Near the remote village of Tarabucetta, outside of Figari on the southern tip of Corsica, Yves Canarelli has made quite an impact not only in Corsica, but on mainland France as well. Now it is our turn. As a former student of economics who turned to enology, Yves strikes a fascinating balance between thoughtful intellectual and ardent traditionalist. Since taking over the family domaine in 1993, he has championed the restoration of native Corsican varietals. The appellation Corse Figari lies along a plateau just inland from the coast, where grapes have been farmed since the 5th century B.C. Though Figari is regarded as the most ancient growing region of Corsica, it has still taken pioneers like Yves having the courage to rip out entire vineyards of foreign varietals before Corsican wines have finally received the recognition they deserve. While the INAO remains slow to approve bottlings of some of the oldest of these heirloom varietals, often reducing them to the inferior “Vin de France” appellation, Yves Canarelli defends the history of Figari’s terroir with passion, confidence, and conviction.
Although sparse in quantity, the granite and red alluvial soil at Clos Canarelli is nonetheless rich in minerals. The ever-constant wind from the Gulf of Figari makes for challenging growing conditions: while it serves as a terrific natural antiseptic for the vines, it can also dry the soil out easily. Yves’s choice to convert the domaine to both organic and biodynamic viticulture has made it possible for his wines to display an unusual freshness, complexity, and aromatic intensity that others in Figari have been unable to achieve. In the cellar, Yves only uses indigenous yeasts, and prefers slow, deliberate, precise fermentations, and leaves his reds unfiltered. Ever the scholar, he also enjoys experimenting with egg-shaped cement tanks (modern-day amphorae) and whole cluster fermentations. After nearly ten years of watching and tasting Yves’s evolution, KLWM is proud to announce Clos Canarelli as the most recent addition to our portfolio of the cream of the crop Corsican domaines.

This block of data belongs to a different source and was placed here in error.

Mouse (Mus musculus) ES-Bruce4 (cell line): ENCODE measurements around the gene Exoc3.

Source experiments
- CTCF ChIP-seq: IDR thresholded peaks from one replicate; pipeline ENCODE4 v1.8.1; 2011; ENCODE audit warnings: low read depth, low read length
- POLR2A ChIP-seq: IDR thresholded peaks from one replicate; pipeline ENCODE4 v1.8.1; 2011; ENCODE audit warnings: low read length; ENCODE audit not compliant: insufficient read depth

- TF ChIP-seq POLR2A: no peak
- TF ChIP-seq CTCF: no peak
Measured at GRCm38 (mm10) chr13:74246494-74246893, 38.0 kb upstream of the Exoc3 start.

A mountainous, Mediterranean island covered in vineyards, Corsica, while closer to Italy in proximity and history, is today under France's political jurisdiction. The island is home to a mix of Italian and French grapes, typically planted at high elevations. Niellucciu (Sangiovese), Sciacarellu (Mammolo), and Vermentino (Rolle) are the main grape varieties of Corsica, and account for about two thirds of all Corsican wines produced.
A fantastic, aromatic white grape that grows with great success in Sardinia, Tuscany and in lesser proportions on the island of Corsica. Somm Secret—Vermentino is thought to be genetically identical to Liguria’s Pigato grape and Peidmont’s Favorita. It comprises a large proportion of the whites in southern France where it is called Rolle.